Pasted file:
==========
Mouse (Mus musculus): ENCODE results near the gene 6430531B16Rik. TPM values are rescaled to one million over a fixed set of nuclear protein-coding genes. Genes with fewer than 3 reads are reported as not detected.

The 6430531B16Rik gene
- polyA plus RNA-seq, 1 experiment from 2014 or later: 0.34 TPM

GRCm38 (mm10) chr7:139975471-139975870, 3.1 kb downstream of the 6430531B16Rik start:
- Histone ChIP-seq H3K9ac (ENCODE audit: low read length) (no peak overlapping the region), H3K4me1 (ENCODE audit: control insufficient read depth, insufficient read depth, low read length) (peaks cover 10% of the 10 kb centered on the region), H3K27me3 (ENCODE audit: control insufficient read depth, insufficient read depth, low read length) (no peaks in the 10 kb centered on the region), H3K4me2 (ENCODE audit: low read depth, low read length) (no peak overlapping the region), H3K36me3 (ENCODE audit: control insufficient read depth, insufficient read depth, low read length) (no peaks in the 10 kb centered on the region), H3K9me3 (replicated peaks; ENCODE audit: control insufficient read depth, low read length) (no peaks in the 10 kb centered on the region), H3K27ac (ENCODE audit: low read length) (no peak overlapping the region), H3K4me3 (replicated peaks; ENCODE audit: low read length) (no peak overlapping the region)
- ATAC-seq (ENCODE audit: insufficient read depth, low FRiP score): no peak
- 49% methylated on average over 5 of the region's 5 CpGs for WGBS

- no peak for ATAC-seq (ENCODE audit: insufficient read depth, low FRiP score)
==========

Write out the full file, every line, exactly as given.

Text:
Mouse (Mus musculus): ENCODE results near the gene 6430531B16Rik. TPM values are rescaled to one million over a fixed set of nuclear protein-coding genes. Genes with fewer than 3 reads are reported as not detected.

The 6430531B16Rik gene
- polyA plus RNA-seq, 1 experiment from 2014 or later: 0.34 TPM

GRCm38 (mm10) chr7:139975471-139975870, 3.1 kb downstream of the 6430531B16Rik start:
- Histone ChIP-seq H3K9ac (ENCODE audit: low read length) (no peak overlapping the region), H3K4me1 (ENCODE audit: control insufficient read depth, insufficient read depth, low read length) (peaks cover 10% of the 10 kb centered on the region), H3K27me3 (ENCODE audit: control insufficient read depth, insufficient read depth, low read length) (no peaks in the 10 kb centered on the region), H3K4me2 (ENCODE audit: low read depth, low read length) (no peak overlapping the region), H3K36me3 (ENCODE audit: control insufficient read depth, insufficient read depth, low read length) (no peaks in the 10 kb centered on the region), H3K9me3 (replicated peaks; ENCODE audit: control insufficient read depth, low read length) (no peaks in the 10 kb centered on the region), H3K27ac (ENCODE audit: low read length) (no peak overlapping the region), H3K4me3 (replicated peaks; ENCODE audit: low read length) (no peak overlapping the region)
- ATAC-seq (ENCODE audit: insufficient read depth, low FRiP score): no peak
- 49% methylated on average over 5 of the region's 5 CpGs for WGBS

- no peak for ATAC-seq (ENCODE audit: insufficient read depth, low FRiP score)